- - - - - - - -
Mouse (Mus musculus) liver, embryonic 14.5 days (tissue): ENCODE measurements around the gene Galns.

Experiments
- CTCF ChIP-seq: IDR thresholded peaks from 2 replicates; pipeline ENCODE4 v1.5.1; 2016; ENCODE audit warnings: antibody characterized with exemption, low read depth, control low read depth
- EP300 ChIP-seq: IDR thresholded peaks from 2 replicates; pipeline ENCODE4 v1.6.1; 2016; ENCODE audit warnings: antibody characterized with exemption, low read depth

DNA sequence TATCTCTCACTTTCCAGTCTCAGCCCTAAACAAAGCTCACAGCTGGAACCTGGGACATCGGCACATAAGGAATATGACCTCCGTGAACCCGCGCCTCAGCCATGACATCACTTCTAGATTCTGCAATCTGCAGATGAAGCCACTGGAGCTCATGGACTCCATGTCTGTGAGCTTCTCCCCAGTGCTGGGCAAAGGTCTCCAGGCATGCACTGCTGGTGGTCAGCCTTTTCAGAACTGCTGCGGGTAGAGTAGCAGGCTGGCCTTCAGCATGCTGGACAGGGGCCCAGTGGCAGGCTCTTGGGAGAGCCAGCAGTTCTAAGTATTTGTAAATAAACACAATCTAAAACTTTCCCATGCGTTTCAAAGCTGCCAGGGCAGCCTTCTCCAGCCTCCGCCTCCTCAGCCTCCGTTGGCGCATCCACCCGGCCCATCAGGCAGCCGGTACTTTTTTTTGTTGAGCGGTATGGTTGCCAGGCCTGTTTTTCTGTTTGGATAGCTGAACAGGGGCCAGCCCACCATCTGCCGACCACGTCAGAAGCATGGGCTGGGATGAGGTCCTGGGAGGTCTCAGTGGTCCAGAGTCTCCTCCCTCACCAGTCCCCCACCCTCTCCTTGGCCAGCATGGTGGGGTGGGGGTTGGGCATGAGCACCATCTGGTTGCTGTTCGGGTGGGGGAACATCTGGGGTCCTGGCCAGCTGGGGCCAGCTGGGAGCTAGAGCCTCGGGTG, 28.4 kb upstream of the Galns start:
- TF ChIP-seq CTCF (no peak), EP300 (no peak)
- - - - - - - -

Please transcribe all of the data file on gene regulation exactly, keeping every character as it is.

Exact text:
Mouse (Mus musculus) liver, embryonic 14.5 days (tissue): ENCODE measurements around the gene Galns.

Experiments
- CTCF ChIP-seq: IDR thresholded peaks from 2 replicates; pipeline ENCODE4 v1.5.1; 2016; ENCODE audit warnings: antibody characterized with exemption, low read depth, control low read depth
- EP300 ChIP-seq: IDR thresholded peaks from 2 replicates; pipeline ENCODE4 v1.6.1; 2016; ENCODE audit warnings: antibody characterized with exemption, low read depth

DNA sequence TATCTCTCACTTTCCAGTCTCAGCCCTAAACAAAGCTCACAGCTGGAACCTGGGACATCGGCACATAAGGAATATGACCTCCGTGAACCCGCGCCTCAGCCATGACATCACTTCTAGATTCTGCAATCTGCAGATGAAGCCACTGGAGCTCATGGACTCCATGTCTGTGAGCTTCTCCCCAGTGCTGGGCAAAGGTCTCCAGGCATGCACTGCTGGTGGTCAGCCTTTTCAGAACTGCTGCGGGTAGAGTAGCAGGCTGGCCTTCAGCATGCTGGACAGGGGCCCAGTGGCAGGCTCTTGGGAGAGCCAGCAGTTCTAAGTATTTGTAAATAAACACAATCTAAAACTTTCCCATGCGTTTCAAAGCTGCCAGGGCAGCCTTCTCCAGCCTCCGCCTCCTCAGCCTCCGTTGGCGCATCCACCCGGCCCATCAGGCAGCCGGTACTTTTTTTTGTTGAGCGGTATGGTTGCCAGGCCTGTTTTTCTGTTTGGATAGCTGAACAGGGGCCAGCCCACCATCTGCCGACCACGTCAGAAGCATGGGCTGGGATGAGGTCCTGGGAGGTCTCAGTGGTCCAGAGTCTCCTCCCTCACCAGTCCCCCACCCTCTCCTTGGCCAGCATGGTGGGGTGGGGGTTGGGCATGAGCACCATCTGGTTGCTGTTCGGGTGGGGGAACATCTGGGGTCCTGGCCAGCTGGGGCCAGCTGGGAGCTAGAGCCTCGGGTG, 28.4 kb upstream of the Galns start:
- TF ChIP-seq CTCF (no peak), EP300 (no peak)